Yet I was surprised by how little queer literature was mentioned in the future of queer horror. Books are my usual medium of choice, and I’ve always found them to be beacons of progressive thought. But in many ways, queerness in literary horror feels like a final frontier that still needs to be crossed. There is no dedicated queer horror genre at your local Barnes and Noble, for example. Rather, it’s an abundance of generic horror novels and psychological thrillers. Within that vast sea are a handful of queer characters or plotlines, no bigger than a forgotten island. And there, like a few specks of sand, exist explicitly queer works that are both respectful and humanizing.

Clearly, there is still a lot of work to do when it comes to the representation of marginalized identities. On one hand, we’re just getting over the hump of our untimely demises being splashed across the page for shallow emotional effect. But the sugary-sweet portrayals of our love and lives that currently reign supreme still rings too hollow. Horror is not the perfect solution to these problems, as the genre still has some serious problems intrinsic in its nature. And the queer horror that is available often limits itself to portrayals of rich, white, male protagonists, which is reflective of both literature and queer issues as a whole, to say nothing of the label of monster itself, and how the label is so disproportionately forced onto the bodies of some marginalized groups more than others! 

But on the other hand, horror can still be the home of that progressive path to alternative forms of humanity. Sometimes, people like me just want to see reflected back the gritty realities of our lives on the fringe. Sometimes we want to revel in the guts and glory of all that we have survived. Sometimes, especially in times like these, we need a fun and empowering horror story to enjoy late at night.

Halloween may be over, but let’s keep the spookiness rolling with a few good examples of queer horror fiction. Let these recommendations serve as a brief introduction to all that the genre can be, and an inspiration for you lovely readers to create and support the change you want to see.

The Classics

Carmilla

Joseph Sheridan Le Fanu
The Dark Blue
1871

Considered the first female vampire story, Le Fanu’s initially serialized novella follows a young woman named Laura. Ever since her childhood, she has had strange dreams in which she is attacked by a mysterious female visitor. Despite her fears, she also finds herself succumbing to the pleasure of these interactions and her visitor’s embrace. As Laura matures into womanhood, she engages in an intimate friendship with a new village woman who, interestingly enough, bears a striking resemblance to the vampire of her dreams. At the same time, young women around the village are starting to be attacked and killed for no discernible reason.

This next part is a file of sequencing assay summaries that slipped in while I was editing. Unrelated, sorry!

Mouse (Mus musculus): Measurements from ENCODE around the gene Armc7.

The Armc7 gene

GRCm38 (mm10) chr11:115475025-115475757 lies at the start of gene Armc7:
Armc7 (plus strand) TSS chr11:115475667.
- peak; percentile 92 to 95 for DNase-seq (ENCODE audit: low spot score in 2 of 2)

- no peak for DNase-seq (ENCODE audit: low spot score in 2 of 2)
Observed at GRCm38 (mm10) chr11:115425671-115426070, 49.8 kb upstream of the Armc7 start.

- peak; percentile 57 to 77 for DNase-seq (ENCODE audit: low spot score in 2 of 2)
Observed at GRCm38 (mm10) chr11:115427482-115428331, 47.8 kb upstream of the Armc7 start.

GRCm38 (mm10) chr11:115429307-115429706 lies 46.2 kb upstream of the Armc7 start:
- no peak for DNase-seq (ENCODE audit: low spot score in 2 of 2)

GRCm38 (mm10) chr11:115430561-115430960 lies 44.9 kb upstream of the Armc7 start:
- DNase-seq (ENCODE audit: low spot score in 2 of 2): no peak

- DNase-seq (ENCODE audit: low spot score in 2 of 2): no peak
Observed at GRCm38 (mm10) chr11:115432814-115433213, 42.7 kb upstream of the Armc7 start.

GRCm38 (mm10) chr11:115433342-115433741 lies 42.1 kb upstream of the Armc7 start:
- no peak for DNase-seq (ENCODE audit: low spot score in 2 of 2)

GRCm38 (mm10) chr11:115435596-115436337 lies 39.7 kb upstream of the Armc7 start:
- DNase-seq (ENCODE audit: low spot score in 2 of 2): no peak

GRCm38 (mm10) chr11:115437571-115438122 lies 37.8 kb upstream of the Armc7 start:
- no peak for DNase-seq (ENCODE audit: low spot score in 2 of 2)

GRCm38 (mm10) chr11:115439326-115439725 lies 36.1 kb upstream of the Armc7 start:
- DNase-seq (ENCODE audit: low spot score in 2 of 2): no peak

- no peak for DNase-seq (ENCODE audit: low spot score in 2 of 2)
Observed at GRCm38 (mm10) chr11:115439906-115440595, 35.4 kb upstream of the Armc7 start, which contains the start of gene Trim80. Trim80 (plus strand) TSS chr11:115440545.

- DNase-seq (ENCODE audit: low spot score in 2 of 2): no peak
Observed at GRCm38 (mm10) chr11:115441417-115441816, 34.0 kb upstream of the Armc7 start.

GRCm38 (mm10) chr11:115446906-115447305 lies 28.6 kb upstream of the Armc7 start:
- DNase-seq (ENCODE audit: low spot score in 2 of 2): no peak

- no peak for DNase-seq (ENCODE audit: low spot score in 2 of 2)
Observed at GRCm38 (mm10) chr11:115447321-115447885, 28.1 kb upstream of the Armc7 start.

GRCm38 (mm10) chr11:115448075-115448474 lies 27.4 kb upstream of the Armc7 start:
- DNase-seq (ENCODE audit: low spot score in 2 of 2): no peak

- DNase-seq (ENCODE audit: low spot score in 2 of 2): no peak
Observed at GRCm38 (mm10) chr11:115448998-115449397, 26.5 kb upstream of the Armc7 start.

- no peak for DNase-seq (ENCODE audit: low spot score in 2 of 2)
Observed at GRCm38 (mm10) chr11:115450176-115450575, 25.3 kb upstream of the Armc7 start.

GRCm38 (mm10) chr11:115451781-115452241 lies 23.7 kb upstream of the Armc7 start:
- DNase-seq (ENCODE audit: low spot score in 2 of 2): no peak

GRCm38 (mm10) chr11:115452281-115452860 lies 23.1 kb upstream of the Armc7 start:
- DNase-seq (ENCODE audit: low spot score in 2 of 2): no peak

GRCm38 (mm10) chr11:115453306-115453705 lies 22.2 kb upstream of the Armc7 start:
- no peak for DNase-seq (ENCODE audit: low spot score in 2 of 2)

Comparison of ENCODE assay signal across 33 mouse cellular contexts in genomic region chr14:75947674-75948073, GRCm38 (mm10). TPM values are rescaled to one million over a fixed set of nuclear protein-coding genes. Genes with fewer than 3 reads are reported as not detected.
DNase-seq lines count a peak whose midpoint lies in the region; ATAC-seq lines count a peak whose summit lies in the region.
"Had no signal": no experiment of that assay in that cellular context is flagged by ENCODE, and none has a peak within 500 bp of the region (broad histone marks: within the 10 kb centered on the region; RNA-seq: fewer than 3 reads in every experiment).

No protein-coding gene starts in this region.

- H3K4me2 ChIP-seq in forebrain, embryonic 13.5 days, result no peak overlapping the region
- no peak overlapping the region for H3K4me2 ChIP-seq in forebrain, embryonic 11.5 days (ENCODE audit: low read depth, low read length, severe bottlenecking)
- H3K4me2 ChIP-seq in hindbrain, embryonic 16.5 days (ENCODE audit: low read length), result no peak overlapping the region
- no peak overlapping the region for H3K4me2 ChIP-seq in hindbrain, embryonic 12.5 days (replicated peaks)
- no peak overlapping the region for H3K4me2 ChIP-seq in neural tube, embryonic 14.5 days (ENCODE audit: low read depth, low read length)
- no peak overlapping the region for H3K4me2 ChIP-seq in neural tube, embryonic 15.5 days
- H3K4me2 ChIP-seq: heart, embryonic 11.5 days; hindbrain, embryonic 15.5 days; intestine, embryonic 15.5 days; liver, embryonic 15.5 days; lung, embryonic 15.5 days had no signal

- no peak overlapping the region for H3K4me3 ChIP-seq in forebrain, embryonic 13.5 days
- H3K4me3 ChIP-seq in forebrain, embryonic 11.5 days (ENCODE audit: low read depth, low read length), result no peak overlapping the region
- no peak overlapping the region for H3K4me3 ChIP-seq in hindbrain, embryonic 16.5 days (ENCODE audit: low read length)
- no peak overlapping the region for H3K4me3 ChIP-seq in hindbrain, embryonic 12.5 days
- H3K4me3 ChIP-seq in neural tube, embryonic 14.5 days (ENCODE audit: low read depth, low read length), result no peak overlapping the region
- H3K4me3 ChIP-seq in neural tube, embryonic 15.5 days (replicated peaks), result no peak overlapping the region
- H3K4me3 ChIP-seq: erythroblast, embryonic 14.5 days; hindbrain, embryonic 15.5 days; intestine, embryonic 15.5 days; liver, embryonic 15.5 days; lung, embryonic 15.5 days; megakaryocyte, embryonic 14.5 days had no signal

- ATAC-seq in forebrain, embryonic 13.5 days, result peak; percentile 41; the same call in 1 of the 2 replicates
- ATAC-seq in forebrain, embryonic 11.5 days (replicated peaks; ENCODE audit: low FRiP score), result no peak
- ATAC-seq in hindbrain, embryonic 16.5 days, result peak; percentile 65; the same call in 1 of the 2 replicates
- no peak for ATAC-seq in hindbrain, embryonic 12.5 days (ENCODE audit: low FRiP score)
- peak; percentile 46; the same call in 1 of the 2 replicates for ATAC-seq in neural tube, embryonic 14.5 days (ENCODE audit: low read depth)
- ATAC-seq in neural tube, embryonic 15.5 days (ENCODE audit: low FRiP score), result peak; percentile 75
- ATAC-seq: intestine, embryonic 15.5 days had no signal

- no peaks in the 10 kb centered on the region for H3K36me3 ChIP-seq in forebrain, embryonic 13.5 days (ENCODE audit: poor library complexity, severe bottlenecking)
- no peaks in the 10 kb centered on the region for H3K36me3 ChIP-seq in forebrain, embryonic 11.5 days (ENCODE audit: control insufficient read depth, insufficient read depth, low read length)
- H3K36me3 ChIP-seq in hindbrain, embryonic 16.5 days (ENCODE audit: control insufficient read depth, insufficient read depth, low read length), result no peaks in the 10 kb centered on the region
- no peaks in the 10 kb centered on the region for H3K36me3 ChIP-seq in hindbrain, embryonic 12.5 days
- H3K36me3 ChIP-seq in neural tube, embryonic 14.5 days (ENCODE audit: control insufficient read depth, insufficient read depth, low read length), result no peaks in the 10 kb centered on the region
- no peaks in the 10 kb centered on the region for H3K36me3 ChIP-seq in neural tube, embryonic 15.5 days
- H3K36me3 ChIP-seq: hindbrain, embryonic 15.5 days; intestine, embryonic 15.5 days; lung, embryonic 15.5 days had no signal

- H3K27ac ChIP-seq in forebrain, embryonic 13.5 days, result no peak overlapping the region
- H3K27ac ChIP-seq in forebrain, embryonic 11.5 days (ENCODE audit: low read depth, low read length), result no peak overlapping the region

Could all these coincidences somehow be connected? Why, of course they are. But we should always pay respect to our literary forebearers and, for all its predictability, Carmilla achieves a lavish sensuality that beautifully describes the fatal attraction between Laura and Carmilla.

The Picture of Dorian Gray

Oscar Wilde
Lippincott’s Monthly
1890

Prolific author Oscar Wilde’s most famous novel deserves its own critical analysis, and perhaps an entire academic dissertation or twelve (hundred). But for now, I’ll provide a snapshot version of this tale for those unfamiliar. Dorian Gray is a roguish lord who basks in the attention his youth and beauty afford him, from male lovers to exquisitely detailed portraits. After being forced to confront the reality of time and aging, Dorian makes a desperate wish to ensure that he remains an immortal beauty. Meanwhile, the portrait in his honor slowly begins to degenerate as a reflection of his increasing internal wickedness.

As any horror reader knows, every deal with the devil comes with a terrifying price. Wilde’s supernatural exploration of the queer hedonist lifestyle feels like social commentary still relevant to this day. Yet it never shies away from the initial pleasure of elevating common human flaws to truly monstrous sins.

Modern Novels

The Gilda Stories

Jewelle L. Gómez
Firebrand Books
1991

Vampire stories have been popular ever since Carmilla hit the literary scene, but they have also been rather monoracial in design. The Gilda Stories was one of the first novels to introduce black vampires into the mainstream, queer and female ones at that. Further, it’s not really a stretch to say that Gómez’s debut novel opened the door for stories such as Octavia Butler’s Fledgling and Tananarive Due’s African Immortals series.